I may be mistaken. But, I thought that this forum could provide objective financial advice. While my initial question had ambiguity about my financial decisions, those questions should not involve matters of personal values.

I simply want to know whether or not, given the current economic environment, if there is an agreement about how much of my principle I can draw down and still be solvent in my old age.

My wife and I live very comfortably in the house that we own. We travel and, until recently, have had a modest yacht. We are now embarking on an extended cross country excursion. We bought a used Airstream trailer and a new F250 truck. For a few thousand more I could have bought a fully tricked out Lariat or Ranch King.

So, am I being too frugal? The luxury of the higher end vehicles would be enjoyable. But, my frugal side says, don't do it.
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Old 11-27-2010, 10:55 PM   #36
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Quote:
Originally Posted by wrochdvm View Post
O.K.
I may be mistaken. But, I thought that this forum could provide objective financial advice. While my initial question had ambiguity about my financial decisions, those questions should not involve matters of personal values.

I simply want to know whether or not, given the current economic environment, if there is an agreement about how much of my principle I can draw down and still be solvent in my old age.

My wife and I live very comfortably in the house that we own. We travel and, until recently, have had a modest yacht. We are now embarking on an extended cross country excursion. We bought a used Airstream trailer and a new F250 truck. For a few thousand more I could have bought a fully tricked out Lariat or Ranch King.

So, am I being too frugal? The luxury of the higher end vehicles would be enjoyable. But, my frugal side says, don't do it.
You are being too frugal. Buy the Brooklyn Bridge and charge tolls.
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Old 11-27-2010, 11:00 PM   #37
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Yup, you sound very frugal to me. After all you could have gotten the fancier truck or even a bigger Yacht. I'll bet the Airstream doesn't even have AC.
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Old 11-27-2010, 11:50 PM   #38
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Quote:
Originally Posted by wrochdvm View Post
O.K.
I may be mistaken. But, I thought that this forum could provide objective financial advice. While my initial question had ambiguity about my financial decisions, those questions should not involve matters of personal values.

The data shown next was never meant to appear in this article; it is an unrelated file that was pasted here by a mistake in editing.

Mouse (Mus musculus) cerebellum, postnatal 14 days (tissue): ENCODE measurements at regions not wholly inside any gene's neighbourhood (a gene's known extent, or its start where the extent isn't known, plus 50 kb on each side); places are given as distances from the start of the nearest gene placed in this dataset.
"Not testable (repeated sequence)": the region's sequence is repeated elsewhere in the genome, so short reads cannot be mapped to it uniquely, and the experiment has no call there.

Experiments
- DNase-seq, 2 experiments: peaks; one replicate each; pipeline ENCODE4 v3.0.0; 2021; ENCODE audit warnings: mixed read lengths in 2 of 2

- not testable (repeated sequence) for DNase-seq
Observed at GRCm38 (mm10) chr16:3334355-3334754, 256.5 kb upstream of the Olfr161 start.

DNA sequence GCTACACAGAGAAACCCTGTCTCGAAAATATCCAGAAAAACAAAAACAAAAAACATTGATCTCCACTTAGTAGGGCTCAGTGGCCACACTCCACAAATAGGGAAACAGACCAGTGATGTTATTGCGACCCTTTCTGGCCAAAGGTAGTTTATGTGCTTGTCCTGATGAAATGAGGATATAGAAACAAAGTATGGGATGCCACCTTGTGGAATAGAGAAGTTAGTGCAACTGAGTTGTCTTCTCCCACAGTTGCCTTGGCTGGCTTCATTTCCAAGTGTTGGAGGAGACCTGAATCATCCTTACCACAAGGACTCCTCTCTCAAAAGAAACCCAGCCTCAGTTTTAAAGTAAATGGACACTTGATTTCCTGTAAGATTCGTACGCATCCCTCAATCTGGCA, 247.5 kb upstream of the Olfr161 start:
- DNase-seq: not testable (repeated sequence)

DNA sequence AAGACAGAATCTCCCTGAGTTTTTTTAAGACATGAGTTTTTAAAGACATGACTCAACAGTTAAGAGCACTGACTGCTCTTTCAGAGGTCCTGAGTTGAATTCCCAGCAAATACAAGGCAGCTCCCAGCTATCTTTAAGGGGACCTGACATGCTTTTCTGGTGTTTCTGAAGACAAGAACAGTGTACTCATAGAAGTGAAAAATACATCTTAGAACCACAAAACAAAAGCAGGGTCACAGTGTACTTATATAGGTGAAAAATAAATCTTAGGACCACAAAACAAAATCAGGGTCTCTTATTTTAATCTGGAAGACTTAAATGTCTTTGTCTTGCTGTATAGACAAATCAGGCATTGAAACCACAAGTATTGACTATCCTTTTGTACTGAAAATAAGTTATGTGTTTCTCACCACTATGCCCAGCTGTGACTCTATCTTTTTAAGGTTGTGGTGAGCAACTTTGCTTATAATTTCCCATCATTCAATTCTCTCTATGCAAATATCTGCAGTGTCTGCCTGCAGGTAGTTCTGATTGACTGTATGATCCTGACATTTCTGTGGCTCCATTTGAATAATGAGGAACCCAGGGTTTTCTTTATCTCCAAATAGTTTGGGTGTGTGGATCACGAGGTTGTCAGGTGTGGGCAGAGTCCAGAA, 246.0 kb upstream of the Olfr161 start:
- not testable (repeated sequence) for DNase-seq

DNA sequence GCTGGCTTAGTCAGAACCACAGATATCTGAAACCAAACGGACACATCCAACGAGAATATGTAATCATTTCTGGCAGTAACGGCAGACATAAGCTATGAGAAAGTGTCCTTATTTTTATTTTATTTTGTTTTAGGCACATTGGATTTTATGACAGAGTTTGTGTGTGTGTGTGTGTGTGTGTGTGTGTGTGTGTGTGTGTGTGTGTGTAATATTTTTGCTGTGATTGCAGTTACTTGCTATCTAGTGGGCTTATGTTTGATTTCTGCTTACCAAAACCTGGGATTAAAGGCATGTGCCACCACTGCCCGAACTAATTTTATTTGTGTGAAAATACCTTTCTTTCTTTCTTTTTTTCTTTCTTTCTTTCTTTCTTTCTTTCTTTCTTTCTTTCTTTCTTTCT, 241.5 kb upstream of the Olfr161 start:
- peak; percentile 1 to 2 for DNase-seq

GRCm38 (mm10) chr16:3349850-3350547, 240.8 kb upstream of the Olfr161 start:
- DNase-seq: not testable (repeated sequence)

I simply want to know whether or not, given the current economic environment, if there is an agreement about how much of my principle I can draw down and still be solvent in my old age.
So, am I being too frugal? The luxury of the higher end vehicles would be enjoyable. But, my frugal side says, don't do it.
Actually your financial questions do involve matters of personal values.

We have ERs here who have managed to spend only $13K in a year (admittedly not every year). We have many who spend around $30K/year, a number who spend around $50K, and a few who moan piteously that they couldn't possibly survive on less than $100K.

What you see as "frugal" is viewed by a few as "more than enough" and perhaps by a few more as "deprivation". It's a personal value.

You will never get consensus here, let alone agreement. In fact if you get 20 replies to your post then they'll contain at least 25 different ways to achieve your goal, all of them better than the others.

We also have the Internet's usual assortment of survivalists, paranoids, and skeptics. Another poster would prefer that Texas forbid all further immigration to the state. Several posters (me included) have noticed that this board attracts a high volume of spammers and trolls, so it may take a few posts to gain the acceptance of the membership.

The 4% thumbrule says that you should be able to withdraw 4% of your ER portfolio at the beginning of your first year of ER, raise that amount by inflation at the beginning of each subsequent year, and keep up that routine for at least 30 years. If you reduce that initial draw to 3.5% then you'll probably be fine for 40-50 years, although some of the results depend on whether or not you encounter a nasty bear market during the first few years of ER. If you spend less than 4% per year (not adjusting for inflation) then of course you'll never run out. If you vary your withdrawals each year to roughly 3-4%, depending on how you feel about the economy and your portfolio's performance, then you'll never run out.

If your frugal side says "don't do it", then don't do it. It's a personal choice. But don't be surprised if you get some teasing, and perhaps a few admonishments from those who can't stand to see anyone else endure at less than their own personal standard of living.
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Old 11-28-2010, 12:37 AM   #39
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We also have the Internet's usual assortment of survivalists, paranoids, and skeptics.
Some of us are all 3 of the above.

Quote:
Another poster would prefer that Texas forbid all further immigration to the state...
No, make that a possibility of being all 4.
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Old 11-28-2010, 01:40 AM   #40
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I agree with Nords on this point.

Quote:
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Actually your financial questions do involve matters of personal values.